However, both Pistorius’s disability and the adaptive prosthetic equipment that he uses are uniquely connected to his specific athletic sport. Using the blades, Pistorius has broken Paralympic records in the 100, 200 and 400 meter events. Pistorius also ran in som
e able-bodied competition last spring, running in a race at The Golden Gala meet in Rome and then at a Grand Prix meet in Sheffield, England. While he did not meet the Olympic qualifying times for those races, last year Pistorius finished second in the 400 meter event at the 2007 South African National Championships. Many sports observers think that Oscar Pistorius now has a good chance to earn an invitation to join the South African Olympic 4×400 meter relay team, which will take a squad of six sprinters to Beijing.

The Blade Runner: South Africa’s Amazing Oscar Pistorius

The Blade Runner: Oscar Pistorius Runs

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6 Responses to “The Blade Runner: Oscar Pistorius Wins Olympics Appeal”

  1. Gravel Road Ahead Says:

    I think he should be allowed to run. But as the WaPo brings up, where do we draw the line when technology starts making those who are disabled more abled than everyone else?

  2. wolbring Says:

    may be my paper gives some insight to Graver Road ahead’s question
    a piece where I covered the case may be of interest
    in SCRIPT-ed – A Journal of Law, Technology & Society (open access journal)

    Oscar Pistorius and the Future Nature of Olympic, Paralympic and Other Sports
    Gregor Wolbring, pp.139-160 April 15,2008
    http://www.law.ed.ac.uk/ahrc/script-ed/issue5-1.asp
    and here my initial thoughts on the ruling
    http://wolbring.wordpress.com/2008/05/17/my-main-thought-on-the-pistorius-decision-of-the-court-of-arbitration-for-sports/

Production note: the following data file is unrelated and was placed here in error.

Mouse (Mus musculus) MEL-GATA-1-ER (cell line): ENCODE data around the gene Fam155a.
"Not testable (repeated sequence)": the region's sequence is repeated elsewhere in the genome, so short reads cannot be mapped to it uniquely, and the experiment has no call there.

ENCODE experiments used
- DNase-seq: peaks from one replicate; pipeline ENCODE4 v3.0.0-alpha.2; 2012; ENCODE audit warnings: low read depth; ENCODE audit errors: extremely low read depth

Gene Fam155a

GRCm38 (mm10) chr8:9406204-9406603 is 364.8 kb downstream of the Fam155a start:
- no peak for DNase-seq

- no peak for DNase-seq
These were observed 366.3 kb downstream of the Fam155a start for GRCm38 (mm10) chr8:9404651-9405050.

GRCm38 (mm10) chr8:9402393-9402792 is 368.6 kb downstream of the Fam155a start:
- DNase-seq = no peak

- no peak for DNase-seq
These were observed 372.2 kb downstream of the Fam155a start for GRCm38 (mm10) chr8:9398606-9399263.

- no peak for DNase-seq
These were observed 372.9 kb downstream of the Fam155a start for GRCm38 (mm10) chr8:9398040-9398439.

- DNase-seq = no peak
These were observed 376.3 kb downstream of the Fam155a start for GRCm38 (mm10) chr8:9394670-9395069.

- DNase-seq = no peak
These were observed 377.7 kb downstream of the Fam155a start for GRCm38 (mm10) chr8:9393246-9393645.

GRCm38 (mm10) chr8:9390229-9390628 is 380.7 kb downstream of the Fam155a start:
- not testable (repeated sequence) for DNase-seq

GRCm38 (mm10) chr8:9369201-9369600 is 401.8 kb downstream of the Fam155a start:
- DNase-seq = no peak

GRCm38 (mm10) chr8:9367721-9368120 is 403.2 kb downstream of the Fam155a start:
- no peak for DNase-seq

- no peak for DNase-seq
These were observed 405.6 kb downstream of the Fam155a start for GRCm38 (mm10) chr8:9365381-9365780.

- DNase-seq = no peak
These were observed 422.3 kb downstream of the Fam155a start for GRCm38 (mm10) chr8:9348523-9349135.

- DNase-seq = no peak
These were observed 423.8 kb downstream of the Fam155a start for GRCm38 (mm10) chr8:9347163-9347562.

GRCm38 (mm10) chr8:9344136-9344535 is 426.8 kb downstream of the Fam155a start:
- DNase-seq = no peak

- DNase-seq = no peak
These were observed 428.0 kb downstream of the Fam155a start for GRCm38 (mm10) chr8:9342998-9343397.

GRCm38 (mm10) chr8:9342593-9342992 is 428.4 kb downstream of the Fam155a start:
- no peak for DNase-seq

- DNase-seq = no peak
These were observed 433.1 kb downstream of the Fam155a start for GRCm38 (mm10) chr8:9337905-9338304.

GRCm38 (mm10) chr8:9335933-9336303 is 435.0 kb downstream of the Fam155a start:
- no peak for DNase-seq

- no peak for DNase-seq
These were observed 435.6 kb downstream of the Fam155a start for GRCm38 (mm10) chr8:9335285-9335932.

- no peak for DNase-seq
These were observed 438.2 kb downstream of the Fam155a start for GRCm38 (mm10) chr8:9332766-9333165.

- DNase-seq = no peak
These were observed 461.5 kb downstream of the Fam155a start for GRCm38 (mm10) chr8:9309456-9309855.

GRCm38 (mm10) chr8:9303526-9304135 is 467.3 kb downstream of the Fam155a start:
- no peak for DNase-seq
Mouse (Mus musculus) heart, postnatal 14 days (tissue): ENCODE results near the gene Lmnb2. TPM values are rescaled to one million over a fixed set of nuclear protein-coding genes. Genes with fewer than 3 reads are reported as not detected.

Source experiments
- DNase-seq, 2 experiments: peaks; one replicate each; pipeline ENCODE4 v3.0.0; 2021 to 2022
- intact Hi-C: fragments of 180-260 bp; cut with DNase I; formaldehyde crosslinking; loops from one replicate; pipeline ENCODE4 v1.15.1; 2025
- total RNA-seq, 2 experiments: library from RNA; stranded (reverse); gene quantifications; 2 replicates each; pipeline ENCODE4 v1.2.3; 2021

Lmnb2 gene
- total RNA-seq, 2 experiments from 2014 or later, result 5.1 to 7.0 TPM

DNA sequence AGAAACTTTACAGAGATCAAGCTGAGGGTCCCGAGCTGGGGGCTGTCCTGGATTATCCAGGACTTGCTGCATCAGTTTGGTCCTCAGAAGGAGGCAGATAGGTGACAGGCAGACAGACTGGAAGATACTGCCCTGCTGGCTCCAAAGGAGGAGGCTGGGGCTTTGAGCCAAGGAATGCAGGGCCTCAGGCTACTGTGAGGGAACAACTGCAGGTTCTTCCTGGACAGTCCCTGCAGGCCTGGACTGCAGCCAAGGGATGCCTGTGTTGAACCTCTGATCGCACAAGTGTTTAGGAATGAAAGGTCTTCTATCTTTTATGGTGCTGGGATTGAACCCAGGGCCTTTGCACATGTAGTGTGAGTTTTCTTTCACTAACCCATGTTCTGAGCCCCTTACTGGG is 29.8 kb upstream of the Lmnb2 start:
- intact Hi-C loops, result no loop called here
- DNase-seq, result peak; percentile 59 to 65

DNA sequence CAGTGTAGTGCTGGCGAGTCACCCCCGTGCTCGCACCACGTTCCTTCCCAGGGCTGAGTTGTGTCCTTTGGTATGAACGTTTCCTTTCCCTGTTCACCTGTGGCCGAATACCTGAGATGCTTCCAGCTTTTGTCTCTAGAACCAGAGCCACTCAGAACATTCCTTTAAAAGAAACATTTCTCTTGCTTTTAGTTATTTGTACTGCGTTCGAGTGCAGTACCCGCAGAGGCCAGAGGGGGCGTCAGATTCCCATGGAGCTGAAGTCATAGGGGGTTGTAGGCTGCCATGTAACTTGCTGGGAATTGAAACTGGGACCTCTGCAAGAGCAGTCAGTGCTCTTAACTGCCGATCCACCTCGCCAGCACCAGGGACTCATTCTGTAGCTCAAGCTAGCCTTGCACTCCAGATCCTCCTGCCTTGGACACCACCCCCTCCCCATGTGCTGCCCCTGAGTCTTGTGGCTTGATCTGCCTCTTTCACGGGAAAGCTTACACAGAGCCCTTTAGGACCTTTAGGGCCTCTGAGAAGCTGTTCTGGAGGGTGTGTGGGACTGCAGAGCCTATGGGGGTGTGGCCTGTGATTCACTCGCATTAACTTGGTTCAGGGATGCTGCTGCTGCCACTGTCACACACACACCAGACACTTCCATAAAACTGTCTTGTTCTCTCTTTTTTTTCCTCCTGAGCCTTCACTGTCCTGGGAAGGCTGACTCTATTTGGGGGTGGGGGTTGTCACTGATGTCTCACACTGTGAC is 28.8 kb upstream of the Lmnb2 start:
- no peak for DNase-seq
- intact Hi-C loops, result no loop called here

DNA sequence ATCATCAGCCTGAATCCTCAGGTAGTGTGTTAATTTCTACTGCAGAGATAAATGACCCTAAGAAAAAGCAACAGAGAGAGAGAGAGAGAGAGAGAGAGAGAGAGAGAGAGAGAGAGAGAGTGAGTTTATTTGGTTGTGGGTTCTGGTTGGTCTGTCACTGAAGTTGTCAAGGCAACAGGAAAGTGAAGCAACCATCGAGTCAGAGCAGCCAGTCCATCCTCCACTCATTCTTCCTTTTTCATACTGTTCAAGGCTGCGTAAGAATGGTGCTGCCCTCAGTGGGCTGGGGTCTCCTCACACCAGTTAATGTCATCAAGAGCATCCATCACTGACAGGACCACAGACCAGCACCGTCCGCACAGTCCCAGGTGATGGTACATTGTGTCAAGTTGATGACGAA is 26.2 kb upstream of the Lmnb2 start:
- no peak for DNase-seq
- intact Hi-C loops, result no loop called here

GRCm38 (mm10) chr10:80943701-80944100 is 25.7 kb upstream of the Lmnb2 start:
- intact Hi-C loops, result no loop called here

3. bryan Says:

    I’m skeptical of a lot of what’s going on with Oscar and the CAS. Here are my detailed thoughts:

    http://optimaltraining.typepad.com/blog/2008/05/oscar-pistorius.html

    And here’s a site I made about Oscar that has tons of biographical info, videos, links, stats, and a place to debate the central issue of Oscar’s career: should he be eligible to compete in the Olympics?

    http://www.squidoo.com/oscar_pistorius

  4. danny Says:

    Oscar pistorius is making history, and he rightly deserves this!!!!

  5. Olympic Souvenirs Says:

    I admire this guy! I do wonder if he has an advantage over overs because of his “blades”, but it has been ruled that he doesn’t, so that’s good enough for me. If it has been ruled that it is fair and he is able to compete fairly with the others for an Olympic spot, then I say more power to him. You go, man!

    Mike Smith

  6. radesh Says:

    oscar has won before the race started. If the normal runners are panicky about competing with him, they have already conceded defeat. The spirit of the Olympics , or for that matter, any game is to do one’s best and excel, not in keeping people out. How many can top this guy, in the same circumstances? ! More than just a winner, this guy is a role model.